We’ve also been meeting with Japanese government officials to discuss expanded opportunities for U.S. carriers to serve Tokyo’s Haneda airport, a popular airport for business travelers. We are now considering next steps in our continued engagement with Japan and are hopeful for a positive outcome. We’re also discussing possible Open Skies agreements with the governments of Ukraine, Azerbaijan and Cote d’Ivoire, among others. And we hope to meet with Chinese officials in the new year for talks on ensuring that our air services agreement continues to support the burgeoning economic and people-to-people contacts between the world’s two largest economies.

Looking around the world today, we see successful carriers of numerous nationalities serving global markets. These carriers are increasingly integrated into global alliance structures. Within such alliances, cooperation can range from codesharing and common levels of service quality to deeper integration involving joint decision-making on schedules and prices. Our Open Skies agreements have played a key role in facilitating these alliances by opening new markets and creating new business opportunities for our air carriers around the world. The flip side of closer alliances is that markets must be open to new entrants to ensure that consumers benefit from healthy competition. The Open Skies framework is designed to make competition from new entrants as easy as possible, and this is partly why we believe the policy has been good for both the aviation industry and consumers.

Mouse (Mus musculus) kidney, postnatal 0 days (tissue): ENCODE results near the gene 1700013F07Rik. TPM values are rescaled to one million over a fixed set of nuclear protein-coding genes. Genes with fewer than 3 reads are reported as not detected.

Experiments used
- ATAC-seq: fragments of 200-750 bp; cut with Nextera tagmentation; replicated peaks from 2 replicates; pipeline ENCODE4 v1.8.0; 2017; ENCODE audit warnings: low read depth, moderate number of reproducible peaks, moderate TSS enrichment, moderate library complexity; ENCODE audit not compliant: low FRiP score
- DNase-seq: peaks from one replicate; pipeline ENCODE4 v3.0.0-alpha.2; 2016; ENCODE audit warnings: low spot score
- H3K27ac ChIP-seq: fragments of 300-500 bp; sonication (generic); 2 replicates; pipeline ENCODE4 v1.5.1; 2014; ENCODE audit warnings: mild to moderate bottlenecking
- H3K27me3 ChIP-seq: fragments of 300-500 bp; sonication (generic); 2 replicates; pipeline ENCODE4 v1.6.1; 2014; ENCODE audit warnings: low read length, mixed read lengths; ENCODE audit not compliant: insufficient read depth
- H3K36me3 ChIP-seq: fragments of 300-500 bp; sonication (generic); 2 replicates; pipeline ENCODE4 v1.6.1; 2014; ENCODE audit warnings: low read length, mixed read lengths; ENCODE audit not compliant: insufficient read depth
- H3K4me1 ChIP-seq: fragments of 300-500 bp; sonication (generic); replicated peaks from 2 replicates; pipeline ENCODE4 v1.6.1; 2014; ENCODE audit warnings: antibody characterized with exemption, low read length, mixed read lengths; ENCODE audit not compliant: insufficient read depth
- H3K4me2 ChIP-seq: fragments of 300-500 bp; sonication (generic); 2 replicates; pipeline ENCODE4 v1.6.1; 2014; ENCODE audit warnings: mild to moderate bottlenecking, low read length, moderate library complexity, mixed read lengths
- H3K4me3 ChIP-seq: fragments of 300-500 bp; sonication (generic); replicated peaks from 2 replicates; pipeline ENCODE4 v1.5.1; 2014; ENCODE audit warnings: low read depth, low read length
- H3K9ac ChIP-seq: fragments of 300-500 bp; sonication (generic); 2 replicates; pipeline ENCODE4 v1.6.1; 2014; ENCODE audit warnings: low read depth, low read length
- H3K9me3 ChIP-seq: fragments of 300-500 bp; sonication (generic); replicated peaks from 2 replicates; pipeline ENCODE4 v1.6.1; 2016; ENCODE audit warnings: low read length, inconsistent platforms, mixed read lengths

Now I’d like to say a few words about travel facilitation. I realize other seminar sessions have focused on this. We at the State Department are keenly aware of the impact of U.S. visa regulations on tourist travel and the airlines that serve it. We’re taking a range of steps to make it easier to visit the United States. For example, citizens from 38 countries can now make tourist or business trips for up to 90 days to the United States without first obtaining a visa.